Posts Tagged ‘politics’

Do you ever ask yourself “what’s going on?” I’m sure you do. There’s a trend which seems to be at it’s peak just now (at least, I’m hoping it’s about to decline!), which you can trace back to Enlightenment, the development of positivism as a philosophy and, emerging from that background a belief in the power of capital and reductionist science to produce both our globalised financial/political power elite and scientism (the belief that science, and only science, can reveal “truth”).

I recently watched Inside Job. If you haven’t seen it, I urge you to do so. It’s the clearest explanation of the 2008 financial crash and its roots I’ve read or heard. The frustrating thing about Inside Job is how it reveals that the same elite is still in power, still in the money, and still in control.

Then I read an article by Sam Harris in The Nation.

More a habit of mind than a rigorous philosophy, positivism depends on the reductionist belief that the entire universe, including all human conduct, can be explained with reference to precisely measurable, deterministic physical processes. (This strain of positivism is not to be confused with that of the French sociologist Auguste Comte.) The decades between the Civil War and World War I were positivism’s golden age. Positivists boasted that science was on the brink of producing a total explanation of the nature of things, which would consign all other explanations to the dustbin of mythology. Scientific research was like an Easter egg hunt: once the eggs were gathered the game would be over, the complexities of the cosmos reduced to natural law. Science was the only repository of truth, a sovereign entity floating above the vicissitudes of history and power. Science was science.

What’s the connection between this and the financial crises? –

During the past several decades, there has been a revival of positivism alongside the resurgence of laissez-faire economics and other remnants of late-nineteenth-century social thought. E.O. Wilson’s Sociobiology (1975) launched pop-evolutionary biologism on the way to producing “evolutionary psychology”—a parascience that reduces complex human social interactions to adaptive behaviors inherited from our Pleistocene ancestors. Absence of evidence from the Pleistocene did not deter evolutionary psychologists from telling Darwinian stories about the origins of contemporary social life. Advances in neuroscience and genetics bred a resurgent faith in the existence of something called human nature and the sense that science is on the verge of explaining its workings, usually with reference to brains that are “hard-wired” for particular kinds of adaptive, self-interested behavior.

Beginning to see the connections?

Then along comes Adam Curtis’ new documentary on BBC2, All Watched Over by Machines of Love and Grace. What a strange title! It comes from a poem of that title by Richard Brautigan. It’s a three part series, and this first episode focused on Ayn Rand and her disciples, including the still influential Alan Greenspan. What a disturbing piece! I found it alarming to see such an emphasis on selfishness, such disdain about altruism, and such delusional belief in the power of “rationalism” to control outcomes. But these ideas still seem to be the foundation of the current power base in the world.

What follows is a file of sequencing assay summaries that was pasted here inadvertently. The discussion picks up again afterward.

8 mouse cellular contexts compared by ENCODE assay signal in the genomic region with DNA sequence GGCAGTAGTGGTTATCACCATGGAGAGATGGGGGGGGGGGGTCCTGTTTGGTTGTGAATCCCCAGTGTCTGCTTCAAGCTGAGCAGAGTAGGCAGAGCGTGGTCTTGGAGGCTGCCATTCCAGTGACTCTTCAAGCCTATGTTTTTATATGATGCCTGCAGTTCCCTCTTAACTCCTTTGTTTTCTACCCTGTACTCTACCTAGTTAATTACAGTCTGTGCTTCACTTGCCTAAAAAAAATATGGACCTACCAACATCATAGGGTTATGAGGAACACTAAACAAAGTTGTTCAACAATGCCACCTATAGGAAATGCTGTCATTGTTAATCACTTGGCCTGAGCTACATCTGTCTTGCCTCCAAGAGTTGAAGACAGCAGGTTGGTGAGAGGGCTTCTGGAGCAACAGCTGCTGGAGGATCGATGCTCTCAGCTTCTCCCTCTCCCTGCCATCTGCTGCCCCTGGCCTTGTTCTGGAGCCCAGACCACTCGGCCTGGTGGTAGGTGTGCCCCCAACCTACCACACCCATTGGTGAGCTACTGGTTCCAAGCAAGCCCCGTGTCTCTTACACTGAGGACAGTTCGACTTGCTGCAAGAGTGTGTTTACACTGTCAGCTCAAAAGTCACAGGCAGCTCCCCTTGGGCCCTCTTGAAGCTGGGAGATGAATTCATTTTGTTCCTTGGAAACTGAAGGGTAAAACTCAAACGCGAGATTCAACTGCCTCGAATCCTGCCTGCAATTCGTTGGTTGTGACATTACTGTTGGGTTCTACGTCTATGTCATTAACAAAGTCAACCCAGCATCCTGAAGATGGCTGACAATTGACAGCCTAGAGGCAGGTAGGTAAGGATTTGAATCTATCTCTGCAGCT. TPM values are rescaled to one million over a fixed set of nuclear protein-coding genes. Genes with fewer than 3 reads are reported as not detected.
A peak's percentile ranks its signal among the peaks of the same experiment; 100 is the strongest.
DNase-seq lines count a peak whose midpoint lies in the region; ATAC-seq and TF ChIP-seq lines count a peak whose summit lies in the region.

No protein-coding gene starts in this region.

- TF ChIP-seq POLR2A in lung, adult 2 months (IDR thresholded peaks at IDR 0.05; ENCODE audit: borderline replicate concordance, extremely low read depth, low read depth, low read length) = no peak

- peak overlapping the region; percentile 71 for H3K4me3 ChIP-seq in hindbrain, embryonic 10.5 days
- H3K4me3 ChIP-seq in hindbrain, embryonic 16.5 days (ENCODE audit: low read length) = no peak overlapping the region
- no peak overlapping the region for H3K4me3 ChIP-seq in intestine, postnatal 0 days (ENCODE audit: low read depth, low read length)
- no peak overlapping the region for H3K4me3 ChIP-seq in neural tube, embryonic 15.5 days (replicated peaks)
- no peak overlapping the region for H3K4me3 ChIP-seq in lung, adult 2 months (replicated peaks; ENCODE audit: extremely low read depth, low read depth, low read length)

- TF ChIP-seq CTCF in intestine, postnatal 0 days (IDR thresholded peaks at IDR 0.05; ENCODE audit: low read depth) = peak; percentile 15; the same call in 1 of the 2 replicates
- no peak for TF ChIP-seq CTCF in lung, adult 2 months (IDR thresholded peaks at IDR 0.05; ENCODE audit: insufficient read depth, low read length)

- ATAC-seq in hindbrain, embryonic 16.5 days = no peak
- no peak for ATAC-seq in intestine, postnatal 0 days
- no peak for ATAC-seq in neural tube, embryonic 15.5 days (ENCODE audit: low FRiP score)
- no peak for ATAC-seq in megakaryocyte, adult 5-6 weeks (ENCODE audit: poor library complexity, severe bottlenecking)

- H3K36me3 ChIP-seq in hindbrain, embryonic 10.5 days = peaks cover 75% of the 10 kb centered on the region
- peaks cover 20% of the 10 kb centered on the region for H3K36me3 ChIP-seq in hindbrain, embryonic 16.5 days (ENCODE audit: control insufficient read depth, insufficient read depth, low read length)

When I started this blog, and titled it “Heroes not Zombies”, I wrote about how to make zombies – and, later, I wrote about limits to control. Are there signs of change?

I do think the next wave will be based on an understanding that the world is not predictable, not controllable, and that human beings are not best served by being dominated by power elites, or so called “experts” (“scientific” or otherwise!)

But it’s a long road ahead……!

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While away on a trip to Japan recently I came across a news item about Bhutan’s development of a national happiness index. I’d read about this a few years ago and thought it was interesting but maybe just a gimmick or a passing fancy. I think it was the King of Bhutan who decided that instead of measuring and reporting the “GDP” (“Gross Domestic Product”) of the country each year, it would be more useful to measure and report the “GNH” (“Gross National Happiness”). Well, apparently others, including the IMF asked the rulers of Bhutan exactly how they thought they could measure such a thing, and this has encouraged a wide-ranging and elaborate process of developing and experimenting with “tools” to measure the GNH.
They decided that happiness involved significant achievements in each of nine core dimensions of which happiness and well-being were constituted.

1.    Psychological Well-being
2.   Time Use
3.   Community Vitality
4.   Culture
5.   Health
6.   Education
7.   Environmental Diversity
8.   Living Standard
9.   Governance
Each of these domains is made up a number of indicators and you can read descriptions of each of these dimensions and their indicators here

This work is way too vast to reproduce in a blog post but I encourage you to follow the link to the Bhutan government’s site about this and have a browse. The range of questions they ask is astonishing, comprehensive and holistic. They have a distinct cultural flavour which is appropriate to Bhutan but the general principles are certainly transferrable to other cultures. What fascinates me is the emphasis given by the this approach on the subjective experiences of the population. It seems a serious attempt to put the sum of personal experience above the sum of material goods and wealth.